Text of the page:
Japan Institute for National Fundamentals

Speaking out

Tsutomu Nishioka

【#784】Normalization of South Korean Politics Still Far Away

Tsutomu Nishioka / 2021.04.15 (Thu)

April 12, 2021

On April 7, mayoral by-elections took place in Seoul and Busan to elect new mayors to serve the remaining one year of the term after sexual harassment scandals forced the Busan mayor to resign and the Seoul mayor to commit suicide.

In Seoul, Oh Se-hoon (a former Seoul mayor), a candidate of the main opposition People Power Party garnered 58% of the votes cast over his rival Park Young Sun (a former SMEs and startups minister) from the ruling Democratic Party who received 39%. Oh overwhelmed Park by getting more votes than the rival in all 25 districts in the capital city. In Busan, PPP candidate Park Heong Joon gained 63% of the votes against 34% for DP candidate Kim Young Choo.

Young voters shunning Moon regime

Young voters in their 20s and 30s have remarkably shunned President Moon Jae In’s government. In Seoul, 55% of voters in their 20s and 57% of those in their 30s voted for the opposition candidate. Particularly, 73% of male voters in their 20s supported him, compared with 70% of those in their 60s seen traditionally as conservatives. The results indicate a reversal from a general election only one year ago in which 56% of voters in their 20s and 61% of those in their 30s voted for the ruling parties.

Reasons for young voters’ deviation from their support for the government include job shortages, real estate price spikes and the Moon officials’ illegal property speculation. As the government substantially raised the minimum wage under its economic policy seeking income-led growth, companies have reduced the recruitment of not only regular employees but also nonregular employees including part-timers, leading young people to face serious job shortages. Real estate prices have skyrocketed, with condominium prices in Seoul have risen beyond those in Tokyo, making it almost impossible for young people to purchase homes. Furthermore, those related to the government and the ruling party, including the daughter of President Moon, have got massive profits on condominium resales while many Korea Land and Housing Corporation officials used insider information for speculation in land. These scandals have angered young voters.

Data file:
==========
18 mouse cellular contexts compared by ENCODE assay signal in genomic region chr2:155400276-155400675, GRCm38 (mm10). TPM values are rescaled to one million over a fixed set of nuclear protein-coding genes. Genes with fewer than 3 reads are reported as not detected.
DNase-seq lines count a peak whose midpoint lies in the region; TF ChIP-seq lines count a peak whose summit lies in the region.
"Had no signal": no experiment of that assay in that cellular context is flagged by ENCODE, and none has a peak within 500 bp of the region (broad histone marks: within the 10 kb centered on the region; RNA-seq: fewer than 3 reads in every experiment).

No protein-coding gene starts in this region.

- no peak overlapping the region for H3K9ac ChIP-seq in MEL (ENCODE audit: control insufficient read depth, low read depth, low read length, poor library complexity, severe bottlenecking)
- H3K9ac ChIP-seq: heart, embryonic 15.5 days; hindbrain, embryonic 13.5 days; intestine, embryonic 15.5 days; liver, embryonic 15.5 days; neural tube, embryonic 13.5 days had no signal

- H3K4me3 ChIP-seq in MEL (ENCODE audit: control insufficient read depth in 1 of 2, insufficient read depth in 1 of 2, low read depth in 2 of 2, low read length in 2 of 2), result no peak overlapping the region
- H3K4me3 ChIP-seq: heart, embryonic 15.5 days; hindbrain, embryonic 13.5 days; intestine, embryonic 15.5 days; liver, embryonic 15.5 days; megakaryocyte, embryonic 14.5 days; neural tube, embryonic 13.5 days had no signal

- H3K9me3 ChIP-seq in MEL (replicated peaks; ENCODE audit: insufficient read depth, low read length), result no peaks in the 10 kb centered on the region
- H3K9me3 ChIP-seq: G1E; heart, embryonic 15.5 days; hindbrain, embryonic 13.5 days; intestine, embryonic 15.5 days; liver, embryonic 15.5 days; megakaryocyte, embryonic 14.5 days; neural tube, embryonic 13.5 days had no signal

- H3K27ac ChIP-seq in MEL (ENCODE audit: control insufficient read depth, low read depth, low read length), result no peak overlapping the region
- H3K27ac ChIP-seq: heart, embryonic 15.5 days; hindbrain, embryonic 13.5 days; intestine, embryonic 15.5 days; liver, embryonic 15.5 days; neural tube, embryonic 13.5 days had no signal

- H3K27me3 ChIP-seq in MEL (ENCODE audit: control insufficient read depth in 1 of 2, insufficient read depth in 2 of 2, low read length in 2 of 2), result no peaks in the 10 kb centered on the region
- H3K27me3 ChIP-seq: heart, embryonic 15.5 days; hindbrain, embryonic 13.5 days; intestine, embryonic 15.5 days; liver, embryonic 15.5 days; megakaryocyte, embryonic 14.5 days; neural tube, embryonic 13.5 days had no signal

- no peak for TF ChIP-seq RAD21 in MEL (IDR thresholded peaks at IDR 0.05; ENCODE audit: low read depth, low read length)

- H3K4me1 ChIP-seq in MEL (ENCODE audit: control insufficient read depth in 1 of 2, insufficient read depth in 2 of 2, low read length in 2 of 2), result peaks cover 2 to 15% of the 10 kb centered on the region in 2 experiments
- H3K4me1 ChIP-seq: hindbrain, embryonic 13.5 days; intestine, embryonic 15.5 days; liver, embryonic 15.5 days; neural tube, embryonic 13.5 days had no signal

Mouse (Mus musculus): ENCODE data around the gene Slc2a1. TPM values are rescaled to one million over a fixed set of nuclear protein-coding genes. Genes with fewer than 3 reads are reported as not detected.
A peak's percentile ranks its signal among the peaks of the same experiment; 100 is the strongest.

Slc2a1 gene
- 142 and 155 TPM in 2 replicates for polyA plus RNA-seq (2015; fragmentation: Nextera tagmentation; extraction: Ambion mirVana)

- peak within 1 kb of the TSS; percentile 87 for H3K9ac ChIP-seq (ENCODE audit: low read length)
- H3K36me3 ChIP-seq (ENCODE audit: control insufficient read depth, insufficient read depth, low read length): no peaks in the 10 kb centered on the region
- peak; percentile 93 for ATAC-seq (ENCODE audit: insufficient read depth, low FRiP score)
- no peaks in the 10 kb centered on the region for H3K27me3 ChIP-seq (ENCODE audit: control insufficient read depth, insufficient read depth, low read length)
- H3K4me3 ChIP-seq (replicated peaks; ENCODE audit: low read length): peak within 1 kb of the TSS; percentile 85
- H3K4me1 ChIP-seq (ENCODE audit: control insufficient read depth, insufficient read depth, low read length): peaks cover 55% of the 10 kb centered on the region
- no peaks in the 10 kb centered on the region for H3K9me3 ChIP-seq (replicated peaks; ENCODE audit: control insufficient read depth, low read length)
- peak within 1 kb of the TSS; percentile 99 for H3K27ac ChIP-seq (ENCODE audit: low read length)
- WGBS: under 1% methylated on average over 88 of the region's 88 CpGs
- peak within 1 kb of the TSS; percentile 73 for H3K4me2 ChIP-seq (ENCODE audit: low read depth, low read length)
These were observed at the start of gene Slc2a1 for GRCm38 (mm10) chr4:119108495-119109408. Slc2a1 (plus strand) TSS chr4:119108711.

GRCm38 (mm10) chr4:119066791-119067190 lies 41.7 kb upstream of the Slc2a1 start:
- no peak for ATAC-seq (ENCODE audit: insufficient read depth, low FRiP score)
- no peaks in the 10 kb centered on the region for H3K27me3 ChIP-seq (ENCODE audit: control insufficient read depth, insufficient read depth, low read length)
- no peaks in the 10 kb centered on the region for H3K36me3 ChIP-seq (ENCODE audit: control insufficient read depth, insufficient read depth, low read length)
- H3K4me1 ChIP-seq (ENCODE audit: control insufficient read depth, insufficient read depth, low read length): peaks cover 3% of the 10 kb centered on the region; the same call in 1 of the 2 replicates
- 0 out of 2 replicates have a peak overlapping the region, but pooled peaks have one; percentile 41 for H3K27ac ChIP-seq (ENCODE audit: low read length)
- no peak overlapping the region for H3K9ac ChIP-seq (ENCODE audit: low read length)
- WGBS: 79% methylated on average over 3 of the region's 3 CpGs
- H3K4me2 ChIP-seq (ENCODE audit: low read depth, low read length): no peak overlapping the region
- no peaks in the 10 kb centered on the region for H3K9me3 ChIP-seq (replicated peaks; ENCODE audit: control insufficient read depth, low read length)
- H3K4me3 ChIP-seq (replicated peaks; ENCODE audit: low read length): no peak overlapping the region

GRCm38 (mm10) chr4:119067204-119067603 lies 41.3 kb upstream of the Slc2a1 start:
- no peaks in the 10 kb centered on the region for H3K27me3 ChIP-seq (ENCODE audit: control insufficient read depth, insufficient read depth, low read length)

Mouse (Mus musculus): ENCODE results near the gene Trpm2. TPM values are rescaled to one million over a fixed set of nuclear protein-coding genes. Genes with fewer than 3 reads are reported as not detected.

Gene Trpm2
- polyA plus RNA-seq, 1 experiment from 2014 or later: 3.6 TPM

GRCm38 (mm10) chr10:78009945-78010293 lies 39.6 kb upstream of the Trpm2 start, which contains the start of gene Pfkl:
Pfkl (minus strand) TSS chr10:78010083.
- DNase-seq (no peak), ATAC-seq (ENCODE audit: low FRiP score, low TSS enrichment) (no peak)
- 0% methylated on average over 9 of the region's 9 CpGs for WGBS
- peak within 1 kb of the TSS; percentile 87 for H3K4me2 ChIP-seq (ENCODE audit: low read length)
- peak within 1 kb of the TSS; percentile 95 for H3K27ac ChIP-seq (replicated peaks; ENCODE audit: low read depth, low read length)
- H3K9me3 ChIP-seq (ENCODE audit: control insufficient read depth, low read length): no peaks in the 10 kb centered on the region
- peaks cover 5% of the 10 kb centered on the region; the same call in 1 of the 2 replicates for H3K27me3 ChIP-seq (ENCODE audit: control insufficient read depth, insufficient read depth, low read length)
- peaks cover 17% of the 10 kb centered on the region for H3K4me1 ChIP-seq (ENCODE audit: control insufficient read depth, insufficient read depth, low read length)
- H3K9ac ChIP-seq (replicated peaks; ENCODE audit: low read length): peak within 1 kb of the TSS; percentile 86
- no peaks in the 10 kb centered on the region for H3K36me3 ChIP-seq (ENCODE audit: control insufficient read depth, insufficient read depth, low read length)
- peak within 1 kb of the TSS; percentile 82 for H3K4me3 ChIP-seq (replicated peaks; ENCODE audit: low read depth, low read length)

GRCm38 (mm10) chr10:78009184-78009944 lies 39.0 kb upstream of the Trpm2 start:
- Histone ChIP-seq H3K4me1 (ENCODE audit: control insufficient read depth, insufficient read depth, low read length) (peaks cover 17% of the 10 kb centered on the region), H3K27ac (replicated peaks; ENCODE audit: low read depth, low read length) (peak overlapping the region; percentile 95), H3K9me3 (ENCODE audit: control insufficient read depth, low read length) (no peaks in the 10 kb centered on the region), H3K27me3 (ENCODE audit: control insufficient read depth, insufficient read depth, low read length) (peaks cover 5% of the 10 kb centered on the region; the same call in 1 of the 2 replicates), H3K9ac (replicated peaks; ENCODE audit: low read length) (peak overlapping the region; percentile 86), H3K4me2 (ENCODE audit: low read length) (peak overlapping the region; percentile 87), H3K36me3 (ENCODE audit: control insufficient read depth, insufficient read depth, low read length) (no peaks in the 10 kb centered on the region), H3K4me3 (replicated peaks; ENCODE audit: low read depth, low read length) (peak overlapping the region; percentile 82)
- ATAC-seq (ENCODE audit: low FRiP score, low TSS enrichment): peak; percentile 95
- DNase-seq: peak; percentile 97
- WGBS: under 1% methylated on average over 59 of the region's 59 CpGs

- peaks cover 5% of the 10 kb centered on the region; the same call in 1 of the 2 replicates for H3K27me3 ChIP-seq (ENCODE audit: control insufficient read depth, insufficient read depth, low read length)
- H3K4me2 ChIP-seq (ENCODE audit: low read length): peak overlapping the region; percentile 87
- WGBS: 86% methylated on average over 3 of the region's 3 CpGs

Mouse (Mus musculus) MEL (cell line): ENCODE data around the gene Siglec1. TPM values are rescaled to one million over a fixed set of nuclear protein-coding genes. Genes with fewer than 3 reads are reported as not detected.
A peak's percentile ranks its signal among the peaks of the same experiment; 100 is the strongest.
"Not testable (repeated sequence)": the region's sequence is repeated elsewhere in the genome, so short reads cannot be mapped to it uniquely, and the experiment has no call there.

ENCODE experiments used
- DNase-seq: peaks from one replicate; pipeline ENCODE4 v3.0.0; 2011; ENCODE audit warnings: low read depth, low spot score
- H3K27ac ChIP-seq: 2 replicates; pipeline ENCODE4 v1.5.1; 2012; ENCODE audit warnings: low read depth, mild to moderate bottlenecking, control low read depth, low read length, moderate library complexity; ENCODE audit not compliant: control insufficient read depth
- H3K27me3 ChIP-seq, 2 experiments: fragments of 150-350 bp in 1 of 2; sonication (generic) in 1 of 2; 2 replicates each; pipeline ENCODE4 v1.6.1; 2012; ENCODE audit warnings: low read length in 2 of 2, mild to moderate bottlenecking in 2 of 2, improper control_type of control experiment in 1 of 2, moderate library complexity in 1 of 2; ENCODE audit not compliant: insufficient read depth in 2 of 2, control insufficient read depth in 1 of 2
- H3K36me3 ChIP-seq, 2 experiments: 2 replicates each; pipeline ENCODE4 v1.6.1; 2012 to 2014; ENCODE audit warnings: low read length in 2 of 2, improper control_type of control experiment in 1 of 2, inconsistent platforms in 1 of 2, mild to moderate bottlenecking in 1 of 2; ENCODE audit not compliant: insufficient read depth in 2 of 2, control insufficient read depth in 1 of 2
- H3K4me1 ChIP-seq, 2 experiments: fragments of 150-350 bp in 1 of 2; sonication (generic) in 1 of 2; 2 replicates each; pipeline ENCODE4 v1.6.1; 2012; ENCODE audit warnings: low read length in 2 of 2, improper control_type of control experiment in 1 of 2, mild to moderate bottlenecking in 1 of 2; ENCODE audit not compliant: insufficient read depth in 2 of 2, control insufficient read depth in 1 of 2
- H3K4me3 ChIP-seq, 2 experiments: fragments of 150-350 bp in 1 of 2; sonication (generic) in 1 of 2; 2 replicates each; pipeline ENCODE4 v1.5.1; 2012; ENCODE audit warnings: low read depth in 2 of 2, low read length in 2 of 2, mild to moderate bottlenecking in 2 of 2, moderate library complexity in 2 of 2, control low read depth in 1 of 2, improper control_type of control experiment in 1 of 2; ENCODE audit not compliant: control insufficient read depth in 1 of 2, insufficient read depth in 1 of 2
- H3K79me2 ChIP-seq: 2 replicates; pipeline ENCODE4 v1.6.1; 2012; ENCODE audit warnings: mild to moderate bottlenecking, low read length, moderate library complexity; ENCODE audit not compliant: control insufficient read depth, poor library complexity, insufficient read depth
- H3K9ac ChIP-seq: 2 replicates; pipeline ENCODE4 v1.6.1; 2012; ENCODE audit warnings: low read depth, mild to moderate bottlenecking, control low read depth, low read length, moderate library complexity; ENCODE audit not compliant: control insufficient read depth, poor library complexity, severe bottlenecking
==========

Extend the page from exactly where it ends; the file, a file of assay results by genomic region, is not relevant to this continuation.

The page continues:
Despite opposition candidates’ victory in Seoul and Busan mayoral elections, however, South Korean politics cannot be expected to go in a right direction. Under the slogan of eradicating old evils, the Moon government attempted to replace mainstream forces in South Korea and used prosecutors to arrest former senior administration officials in defiance of the rule of law. PPP leaders and conservative media including the Chosun Ilbo newspaper have also supported the arrest and imprisonment of former Presidents Park Geun Hye and Lee Myung Bak and other former senior administration officials in a people’s court manner. The arrest was led by former Prosecutor General Yoon Seok Youl, who is gaining popularity for his confrontation with the Moon government.

South Korean people are seeking scapegoats and only willing to show their disgust by the arrest of former senior administration officials. They do not have any sense of crisis about the Moon government’s destruction of anticommunist liberal democracy as South Korea’s national cause.

Conservative reconstruction candidate suffered a devastating defeat

In the Busan mayoral election, Jeong Kyu Jae, a former chief editor for the Korean Economic Daily, also ran calling for conservative reconstruction and removing a comfort woman statue in front of the Japanese consulate. Jeong said on his campaign trail: “Innocent former President Park Geun Hye has been in prison for four years. The opposition party is an accomplice of imprisoning Park Geun Hye in defiance of the rule of law. Even if Moon Jae In and his clique are imprisoned next, Korea would never been normalized. Unless liberal democracy, the rule of law or the market economy is protected, Korea will be absorbed into the totalitarian camp and cease to exist.” However, he got only 1% of the votes, suffering a devastating defeat. This is the reason we cannot see the mayoral election results as a sign of the normalization of South Korean politics.

Tsutomu Nishioka is a senior fellow and a Planning Committee member at the Japan Institute for National Fundamentals and a visiting professor at Reitaku University. He covers South and North Koreas.